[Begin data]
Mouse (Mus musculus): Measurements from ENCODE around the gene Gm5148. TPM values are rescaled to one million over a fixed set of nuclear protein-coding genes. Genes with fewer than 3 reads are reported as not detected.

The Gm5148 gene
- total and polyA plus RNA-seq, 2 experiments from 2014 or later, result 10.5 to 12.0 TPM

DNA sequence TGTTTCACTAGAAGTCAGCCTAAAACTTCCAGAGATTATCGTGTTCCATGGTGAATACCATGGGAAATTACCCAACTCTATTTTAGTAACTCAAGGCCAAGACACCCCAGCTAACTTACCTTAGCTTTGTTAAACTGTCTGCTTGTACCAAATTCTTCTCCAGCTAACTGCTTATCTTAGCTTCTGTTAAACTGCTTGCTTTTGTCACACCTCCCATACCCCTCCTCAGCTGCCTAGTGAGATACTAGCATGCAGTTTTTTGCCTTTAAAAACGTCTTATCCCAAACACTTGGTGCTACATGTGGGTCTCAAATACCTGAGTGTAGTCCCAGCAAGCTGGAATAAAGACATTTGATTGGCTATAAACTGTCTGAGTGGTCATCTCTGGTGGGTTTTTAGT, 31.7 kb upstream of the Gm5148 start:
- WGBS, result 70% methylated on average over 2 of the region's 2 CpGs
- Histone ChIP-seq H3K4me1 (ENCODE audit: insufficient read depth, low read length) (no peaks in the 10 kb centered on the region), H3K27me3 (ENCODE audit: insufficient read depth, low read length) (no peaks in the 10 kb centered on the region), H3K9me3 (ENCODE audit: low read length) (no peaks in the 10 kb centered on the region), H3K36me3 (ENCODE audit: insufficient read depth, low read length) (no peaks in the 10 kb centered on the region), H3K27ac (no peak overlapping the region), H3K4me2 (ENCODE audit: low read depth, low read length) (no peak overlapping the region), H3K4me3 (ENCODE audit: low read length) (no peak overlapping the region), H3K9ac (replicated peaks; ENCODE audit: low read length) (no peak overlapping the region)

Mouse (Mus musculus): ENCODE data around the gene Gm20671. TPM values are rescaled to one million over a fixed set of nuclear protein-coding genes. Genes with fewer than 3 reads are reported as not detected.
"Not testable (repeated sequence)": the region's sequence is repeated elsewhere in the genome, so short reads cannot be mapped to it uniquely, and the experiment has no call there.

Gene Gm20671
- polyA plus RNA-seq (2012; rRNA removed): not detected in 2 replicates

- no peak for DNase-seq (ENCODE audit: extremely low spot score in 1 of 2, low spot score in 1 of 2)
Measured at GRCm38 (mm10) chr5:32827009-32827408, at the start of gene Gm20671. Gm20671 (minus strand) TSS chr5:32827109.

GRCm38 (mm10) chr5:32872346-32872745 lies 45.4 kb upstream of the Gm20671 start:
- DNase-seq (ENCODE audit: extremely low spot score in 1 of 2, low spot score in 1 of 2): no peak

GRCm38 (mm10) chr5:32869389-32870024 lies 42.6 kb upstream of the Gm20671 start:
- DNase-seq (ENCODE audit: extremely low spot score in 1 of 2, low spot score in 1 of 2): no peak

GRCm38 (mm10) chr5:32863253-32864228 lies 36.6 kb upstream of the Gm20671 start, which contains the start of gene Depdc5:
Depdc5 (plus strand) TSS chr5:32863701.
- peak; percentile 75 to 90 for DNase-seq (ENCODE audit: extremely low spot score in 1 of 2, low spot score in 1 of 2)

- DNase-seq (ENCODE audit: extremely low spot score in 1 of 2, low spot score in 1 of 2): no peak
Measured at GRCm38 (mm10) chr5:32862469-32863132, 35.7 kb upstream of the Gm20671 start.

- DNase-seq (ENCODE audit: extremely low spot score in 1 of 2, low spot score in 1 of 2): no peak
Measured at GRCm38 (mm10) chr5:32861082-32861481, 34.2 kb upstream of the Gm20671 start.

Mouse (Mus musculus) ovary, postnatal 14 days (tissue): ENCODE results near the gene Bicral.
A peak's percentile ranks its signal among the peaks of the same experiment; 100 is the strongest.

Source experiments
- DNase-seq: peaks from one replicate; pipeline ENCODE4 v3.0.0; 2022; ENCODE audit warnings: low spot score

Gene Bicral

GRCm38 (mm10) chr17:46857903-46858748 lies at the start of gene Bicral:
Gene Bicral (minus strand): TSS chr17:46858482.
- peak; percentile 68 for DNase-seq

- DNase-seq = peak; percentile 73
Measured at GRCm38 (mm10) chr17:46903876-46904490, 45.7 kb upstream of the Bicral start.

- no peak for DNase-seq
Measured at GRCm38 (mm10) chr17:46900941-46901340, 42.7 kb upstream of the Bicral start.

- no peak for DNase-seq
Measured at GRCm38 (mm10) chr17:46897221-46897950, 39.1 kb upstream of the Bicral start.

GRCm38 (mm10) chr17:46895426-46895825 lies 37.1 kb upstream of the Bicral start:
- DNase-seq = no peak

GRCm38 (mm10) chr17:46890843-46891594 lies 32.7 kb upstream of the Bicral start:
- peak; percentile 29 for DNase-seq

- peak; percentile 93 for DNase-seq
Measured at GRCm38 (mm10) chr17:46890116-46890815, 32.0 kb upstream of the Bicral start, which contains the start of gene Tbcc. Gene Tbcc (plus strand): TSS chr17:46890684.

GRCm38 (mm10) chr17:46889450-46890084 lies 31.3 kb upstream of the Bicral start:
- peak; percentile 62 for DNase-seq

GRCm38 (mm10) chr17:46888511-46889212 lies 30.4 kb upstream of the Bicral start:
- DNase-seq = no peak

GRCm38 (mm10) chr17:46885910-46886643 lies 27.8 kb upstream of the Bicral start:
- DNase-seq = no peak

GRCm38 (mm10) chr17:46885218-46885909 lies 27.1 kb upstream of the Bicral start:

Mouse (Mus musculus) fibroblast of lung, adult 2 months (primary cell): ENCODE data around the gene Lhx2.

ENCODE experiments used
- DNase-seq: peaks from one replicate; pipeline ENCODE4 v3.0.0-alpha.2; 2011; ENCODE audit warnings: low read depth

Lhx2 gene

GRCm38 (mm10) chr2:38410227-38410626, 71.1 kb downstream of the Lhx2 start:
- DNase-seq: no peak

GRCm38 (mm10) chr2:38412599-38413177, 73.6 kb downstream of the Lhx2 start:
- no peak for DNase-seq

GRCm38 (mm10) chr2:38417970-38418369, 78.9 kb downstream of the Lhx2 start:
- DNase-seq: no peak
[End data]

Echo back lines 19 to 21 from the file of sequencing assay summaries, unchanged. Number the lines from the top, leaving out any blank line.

- peak; percentile 75 to 90 for DNase-seq (ENCODE audit: extremely low spot score in 1 of 2, low spot score in 1 of 2)

- DNase-seq (ENCODE audit: extremely low spot score in 1 of 2, low spot score in 1 of 2): no peak
Measured at GRCm38 (mm10) chr5:32862469-32863132, 35.7 kb upstream of the Gm20671 start.